There was a hush, and the men looked into each other's eyes as the Senior Subaltern came forward in a dazed and dizzy way, and took the paper. We were wondering as we stared, whether there was anything against any one of us that might turn up later on. The Senior Subaltern's throat was dry; but, as he ran his eye over the paper, he broke out into a hoarse cackle of relief, and said to the woman:— "You young blackguard!"

But the woman had fled through a door, and on the paper was written:—"This is to certify that I, The Worm, have paid in full my debts to the Senior Subaltern, and, further, that the Senior Subaltern is my debtor, by agreement on the 23d of February, as by the Mess attested, to the extent of one month's Captain's pay, in the lawful currency of the India Empire."

Then a deputation set off for The Worm's quarters and found him, betwixt and between, unlacing his stays, with the hat, wig, serge dress, etc., on the bed. He came over as he was, and the "Shikarris" shouted till the Gunners' Mess sent over to know if they might have a share of the fun. I think we were all, except the Colonel and the Senior Subaltern, a little disappointed that the scandal had come to nothing. But that is human nature. There could be no two words about The Worm's acting. It leaned as near to a nasty tragedy as anything this side of a joke can. When most of the Subalterns sat upon him with sofa-cushions to find out why he had not said that acting was his strong point, he answered very quietly:—"I don't think you ever asked me. I used to act at Home with my sisters." But no acting with girls could account for The Worm's display that night. Personally, I think it was in bad taste. Besides being dangerous. There is no sort of use in playing with fire, even for fun.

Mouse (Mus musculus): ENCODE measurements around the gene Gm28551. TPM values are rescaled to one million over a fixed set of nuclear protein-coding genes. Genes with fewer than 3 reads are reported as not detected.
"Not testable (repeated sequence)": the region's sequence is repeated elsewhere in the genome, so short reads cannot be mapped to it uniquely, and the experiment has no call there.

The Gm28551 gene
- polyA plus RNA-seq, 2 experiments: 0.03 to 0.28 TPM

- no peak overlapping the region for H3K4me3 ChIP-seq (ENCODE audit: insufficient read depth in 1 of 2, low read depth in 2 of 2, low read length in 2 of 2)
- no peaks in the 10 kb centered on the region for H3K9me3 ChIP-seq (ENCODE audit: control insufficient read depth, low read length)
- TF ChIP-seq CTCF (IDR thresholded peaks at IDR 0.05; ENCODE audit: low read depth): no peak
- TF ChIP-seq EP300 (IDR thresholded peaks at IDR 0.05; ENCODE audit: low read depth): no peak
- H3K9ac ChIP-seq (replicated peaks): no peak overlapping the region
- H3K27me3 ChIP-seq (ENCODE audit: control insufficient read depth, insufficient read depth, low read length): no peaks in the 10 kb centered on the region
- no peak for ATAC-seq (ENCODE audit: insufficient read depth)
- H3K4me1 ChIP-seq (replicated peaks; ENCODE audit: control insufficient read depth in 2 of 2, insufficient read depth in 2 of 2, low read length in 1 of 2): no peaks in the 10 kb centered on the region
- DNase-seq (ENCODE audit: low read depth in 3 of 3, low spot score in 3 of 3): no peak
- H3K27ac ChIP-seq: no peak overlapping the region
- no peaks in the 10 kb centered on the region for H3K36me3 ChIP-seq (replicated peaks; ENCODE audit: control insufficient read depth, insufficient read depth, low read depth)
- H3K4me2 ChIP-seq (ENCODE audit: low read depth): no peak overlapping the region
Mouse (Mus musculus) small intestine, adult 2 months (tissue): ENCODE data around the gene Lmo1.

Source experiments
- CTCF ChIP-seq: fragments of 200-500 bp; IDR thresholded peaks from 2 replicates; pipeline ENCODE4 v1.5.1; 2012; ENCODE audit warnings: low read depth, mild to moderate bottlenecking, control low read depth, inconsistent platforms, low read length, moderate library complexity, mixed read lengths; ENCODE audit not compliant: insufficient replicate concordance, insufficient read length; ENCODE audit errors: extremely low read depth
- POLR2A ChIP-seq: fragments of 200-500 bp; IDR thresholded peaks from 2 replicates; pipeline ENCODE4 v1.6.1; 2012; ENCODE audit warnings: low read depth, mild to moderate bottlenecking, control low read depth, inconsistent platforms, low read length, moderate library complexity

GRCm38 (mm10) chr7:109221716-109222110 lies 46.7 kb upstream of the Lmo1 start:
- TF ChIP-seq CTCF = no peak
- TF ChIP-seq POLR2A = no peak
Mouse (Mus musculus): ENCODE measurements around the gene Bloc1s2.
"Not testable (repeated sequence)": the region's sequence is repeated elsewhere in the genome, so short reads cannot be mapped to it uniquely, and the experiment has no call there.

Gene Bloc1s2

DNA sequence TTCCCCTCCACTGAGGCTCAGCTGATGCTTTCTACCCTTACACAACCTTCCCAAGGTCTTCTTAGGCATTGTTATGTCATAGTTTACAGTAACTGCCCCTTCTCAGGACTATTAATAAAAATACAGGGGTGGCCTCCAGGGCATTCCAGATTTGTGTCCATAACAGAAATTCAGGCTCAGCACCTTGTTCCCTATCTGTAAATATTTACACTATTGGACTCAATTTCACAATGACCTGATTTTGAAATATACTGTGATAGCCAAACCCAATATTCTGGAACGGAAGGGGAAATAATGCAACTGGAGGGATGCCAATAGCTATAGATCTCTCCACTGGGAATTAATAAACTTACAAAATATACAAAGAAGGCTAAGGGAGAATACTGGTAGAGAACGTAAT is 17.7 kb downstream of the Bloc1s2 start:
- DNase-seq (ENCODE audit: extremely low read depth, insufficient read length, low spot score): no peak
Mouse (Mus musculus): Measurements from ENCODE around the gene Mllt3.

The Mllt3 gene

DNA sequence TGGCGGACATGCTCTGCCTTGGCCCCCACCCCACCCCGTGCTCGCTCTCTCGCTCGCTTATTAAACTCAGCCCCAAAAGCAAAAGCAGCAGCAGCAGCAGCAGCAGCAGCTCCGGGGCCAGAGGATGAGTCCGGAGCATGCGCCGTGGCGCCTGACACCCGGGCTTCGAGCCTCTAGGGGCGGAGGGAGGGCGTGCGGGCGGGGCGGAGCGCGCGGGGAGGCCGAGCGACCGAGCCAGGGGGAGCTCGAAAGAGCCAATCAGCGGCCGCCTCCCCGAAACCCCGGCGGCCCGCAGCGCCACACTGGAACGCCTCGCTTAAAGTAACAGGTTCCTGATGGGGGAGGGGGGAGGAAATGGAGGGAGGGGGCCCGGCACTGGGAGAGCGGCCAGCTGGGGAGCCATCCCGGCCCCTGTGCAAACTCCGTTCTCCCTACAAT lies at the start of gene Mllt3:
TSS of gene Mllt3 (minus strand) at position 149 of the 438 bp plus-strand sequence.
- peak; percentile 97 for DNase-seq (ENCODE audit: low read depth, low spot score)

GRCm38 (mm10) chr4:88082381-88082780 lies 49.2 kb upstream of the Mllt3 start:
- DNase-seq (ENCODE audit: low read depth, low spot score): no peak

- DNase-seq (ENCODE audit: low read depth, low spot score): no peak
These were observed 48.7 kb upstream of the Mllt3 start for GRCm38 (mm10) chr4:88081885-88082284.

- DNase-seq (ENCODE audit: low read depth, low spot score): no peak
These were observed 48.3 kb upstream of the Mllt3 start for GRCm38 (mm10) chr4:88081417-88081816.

The "Shikarris" made him President of the Regimental Dramatic Club; and, when the Senior Subaltern paid up his debt, which he did at once, The Worm sank the money in scenery and dresses. He was a good Worm; and the "Shikarris" are proud of him. The only drawback is that he has been christened "Mrs. Senior Subaltern;" and as there are now two Mrs. Senior Subalterns in the Station, this is sometimes confusing to strangers.

Later on, I will tell you of a case something like, this, but with all the jest left out and nothing in it but real trouble.